People are mostly congenial as they sort through boxes of books provided by Literacy Lambton and Capes’ volunteers. Inside each book is a piece of paper with information about the Good Samaritan Act that explains if someone is overdosing, you can help them, call the police and not necessarily get charged.

“The whole idea is to reconnect with people who are feeling very disconnected,” said Capes. “It’s not about trying to meet a government mandate. It’s just about making people feel like they are more connected.

“Everyone counts and everyone matters in this community. If someone is living on the margins, we need to help them.”

On the coldest days Capes distributes outreach bags – she calls them survival kits – to the homeless who are so disenfranchised they won’t go to the truck or a soup kitchen for food. The bags are made up at the Salvation Army with donations of socks, drinks and food. Capes takes them to the detached souls in our city, dropping them along the Howard Watson Trail, in certain city parks and in places along London Road.

Salvation Army volunteers place baggies containing personal necessities along known side trails off the main Howard Watson Trail. (Glenn Ogilvie photo)

They are for people who don’t want to be found but will pick up the bags when no one is looking.   

Capes knows where they are because she’s seen the plywood enclosures and the small groups of tents. She also sees the tracks in the snow.

“Everyone has a different story,” she said. “That’s the thing that drives me a little bit crazy.  People who are living precariously get painted with the same brush, they all have addiction problems or they all have mental health problems...No, if you talk to each individual person, they all have their own stories.

“I’ve seen every age group too. Fifteen, 16-year-olds to 70-year-olds. The younger ones are often addicts. The women are sometimes victims of abuse. I hear all sorts of things.”

Daphne Bourque of community and family services with the Salvation Army, ensures the food truck arrives with hot meals for as many as 100 homeless or near-homeless every Tuesday and Thursday night. 

The truck, its staff and volunteers serve the bulk of their meals behind the downtown library, a place chosen for being central to Sarnia’s homeless population. They also go twice a week to The Chipican Motel in the city’s north end. Its 22 units are full of people who would likely be homeless if they weren’t spending their Ontario Works or Ontario Disability Support cheques to pay rent there.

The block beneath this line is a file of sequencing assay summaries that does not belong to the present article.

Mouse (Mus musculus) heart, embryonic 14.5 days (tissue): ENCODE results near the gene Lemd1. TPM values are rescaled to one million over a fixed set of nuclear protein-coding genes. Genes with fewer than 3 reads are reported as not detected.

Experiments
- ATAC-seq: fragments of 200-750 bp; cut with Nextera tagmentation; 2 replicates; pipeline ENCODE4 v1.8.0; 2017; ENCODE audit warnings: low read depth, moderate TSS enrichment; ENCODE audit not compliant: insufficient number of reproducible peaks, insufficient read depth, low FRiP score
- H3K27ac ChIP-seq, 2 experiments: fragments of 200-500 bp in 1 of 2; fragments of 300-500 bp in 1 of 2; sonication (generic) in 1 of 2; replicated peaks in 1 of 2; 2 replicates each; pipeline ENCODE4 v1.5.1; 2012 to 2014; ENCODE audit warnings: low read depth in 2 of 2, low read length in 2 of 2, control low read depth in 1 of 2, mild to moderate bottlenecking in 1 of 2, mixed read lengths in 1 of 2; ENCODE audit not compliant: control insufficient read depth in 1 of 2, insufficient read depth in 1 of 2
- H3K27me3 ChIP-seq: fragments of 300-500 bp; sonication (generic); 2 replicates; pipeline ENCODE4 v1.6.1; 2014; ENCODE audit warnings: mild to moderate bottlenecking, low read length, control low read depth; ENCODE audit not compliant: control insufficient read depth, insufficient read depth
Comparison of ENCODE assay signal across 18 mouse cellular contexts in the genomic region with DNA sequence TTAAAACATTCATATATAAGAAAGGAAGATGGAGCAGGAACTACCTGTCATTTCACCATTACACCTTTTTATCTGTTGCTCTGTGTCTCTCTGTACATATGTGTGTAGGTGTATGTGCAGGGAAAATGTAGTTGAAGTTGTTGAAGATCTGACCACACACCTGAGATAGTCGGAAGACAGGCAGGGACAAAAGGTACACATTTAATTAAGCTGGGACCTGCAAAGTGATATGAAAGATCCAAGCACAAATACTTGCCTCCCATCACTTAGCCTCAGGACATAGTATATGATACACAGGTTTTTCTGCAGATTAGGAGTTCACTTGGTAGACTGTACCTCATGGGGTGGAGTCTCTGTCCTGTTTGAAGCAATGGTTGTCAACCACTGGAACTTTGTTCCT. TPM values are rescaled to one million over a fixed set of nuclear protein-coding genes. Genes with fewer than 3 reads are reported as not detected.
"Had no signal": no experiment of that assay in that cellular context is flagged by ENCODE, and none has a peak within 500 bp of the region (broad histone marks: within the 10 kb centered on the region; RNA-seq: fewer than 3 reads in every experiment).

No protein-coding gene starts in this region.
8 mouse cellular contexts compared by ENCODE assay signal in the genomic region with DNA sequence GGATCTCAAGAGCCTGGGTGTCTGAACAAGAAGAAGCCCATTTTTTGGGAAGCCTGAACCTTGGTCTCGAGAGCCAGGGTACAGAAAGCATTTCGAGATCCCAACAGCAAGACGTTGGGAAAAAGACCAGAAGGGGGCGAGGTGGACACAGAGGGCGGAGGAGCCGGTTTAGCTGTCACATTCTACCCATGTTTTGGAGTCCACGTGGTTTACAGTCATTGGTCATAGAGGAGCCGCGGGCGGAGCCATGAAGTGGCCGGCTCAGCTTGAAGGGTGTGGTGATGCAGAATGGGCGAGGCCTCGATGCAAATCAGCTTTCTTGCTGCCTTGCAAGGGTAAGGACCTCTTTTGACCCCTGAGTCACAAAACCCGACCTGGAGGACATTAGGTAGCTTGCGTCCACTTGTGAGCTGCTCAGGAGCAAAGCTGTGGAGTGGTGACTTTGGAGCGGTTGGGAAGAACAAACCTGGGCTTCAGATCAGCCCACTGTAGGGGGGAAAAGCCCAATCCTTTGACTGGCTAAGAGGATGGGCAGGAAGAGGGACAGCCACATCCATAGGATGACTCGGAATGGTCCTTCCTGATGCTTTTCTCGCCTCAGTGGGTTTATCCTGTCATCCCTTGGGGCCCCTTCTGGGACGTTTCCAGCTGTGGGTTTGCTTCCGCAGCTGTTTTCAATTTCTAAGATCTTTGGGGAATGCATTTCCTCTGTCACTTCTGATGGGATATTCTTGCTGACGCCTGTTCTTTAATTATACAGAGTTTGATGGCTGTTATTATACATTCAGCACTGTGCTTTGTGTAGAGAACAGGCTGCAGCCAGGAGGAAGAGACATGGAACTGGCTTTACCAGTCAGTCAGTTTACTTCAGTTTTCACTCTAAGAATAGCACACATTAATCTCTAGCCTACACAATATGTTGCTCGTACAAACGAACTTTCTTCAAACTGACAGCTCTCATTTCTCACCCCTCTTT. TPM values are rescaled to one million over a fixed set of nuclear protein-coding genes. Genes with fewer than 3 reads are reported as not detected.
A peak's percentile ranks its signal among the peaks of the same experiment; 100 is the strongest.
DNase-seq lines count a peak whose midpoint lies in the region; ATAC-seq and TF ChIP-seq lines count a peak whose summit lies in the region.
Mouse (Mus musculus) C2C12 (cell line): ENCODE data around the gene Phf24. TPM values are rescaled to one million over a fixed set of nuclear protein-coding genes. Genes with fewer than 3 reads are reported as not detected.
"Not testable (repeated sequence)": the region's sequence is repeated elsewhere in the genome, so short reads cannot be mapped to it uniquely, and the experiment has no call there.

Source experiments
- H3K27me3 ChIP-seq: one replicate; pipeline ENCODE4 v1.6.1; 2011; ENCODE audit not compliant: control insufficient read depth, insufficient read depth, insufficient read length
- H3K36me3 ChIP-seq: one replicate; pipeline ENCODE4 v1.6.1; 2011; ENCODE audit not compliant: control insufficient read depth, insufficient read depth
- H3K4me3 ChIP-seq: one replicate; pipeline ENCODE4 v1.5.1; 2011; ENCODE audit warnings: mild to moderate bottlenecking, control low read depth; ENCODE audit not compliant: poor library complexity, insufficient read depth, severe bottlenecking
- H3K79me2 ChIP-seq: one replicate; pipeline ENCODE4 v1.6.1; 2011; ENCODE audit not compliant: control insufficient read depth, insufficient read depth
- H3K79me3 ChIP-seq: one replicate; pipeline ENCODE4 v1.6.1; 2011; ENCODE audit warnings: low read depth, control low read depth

Daphne Bourque of community and family services with the Salvation Army. (Glenn Ogilvie photo)

“These folks at the Chipican are really friendly,” says Bourque. “We feel like we know them. It’s like going to a cul-de-sac party. It’s a consistent group and we’ve walked through many situations with them. We’ve seen their kids take their first steps. We’ve seen people pass away.”

Those living at The Chipican are doing relatively well, she said. If it weren’t for The Chipican, their situation could be much worse.

“Several of them are stuck. They don’t know where they fit. They wouldn’t work well with roommates but there’s no way they can afford an apartment on their own,” Bourque said.

A young woman of about 20 comes up while we’re talking and wraps her arms around Bourque. “How are you, sweetie? Are you okay,” Bourque asks.

“I’m alright,” says the young woman. “I’ve got new clothes. See my new shoes. My new friend is taking me to the mall for a phone tonight. He knew I’ve been homeless and he’s been good to me and gave me a place to stay.”

“Well, you know where to find me, right, if you need me,” replies Bourque.

Sarnia has always had a homeless population. It’s just much larger and looks different than it did pre-pandemic, she said.

“People used to couch surf but now people are less likely to let people in their homes. And with the cost of everything being so high, they don’t always have the generosity they did in the past.

“I think the pandemic also caused a lot of substance abuse issues.”

Bourque has worked with the Salvation Army for 16 years and said some of the people she sees in the parking lot have been on the street for a long time.

“But many of them are new.”

NEXT: Part 2 of Stories from the Street. Profiles of Sarnia’s homeless.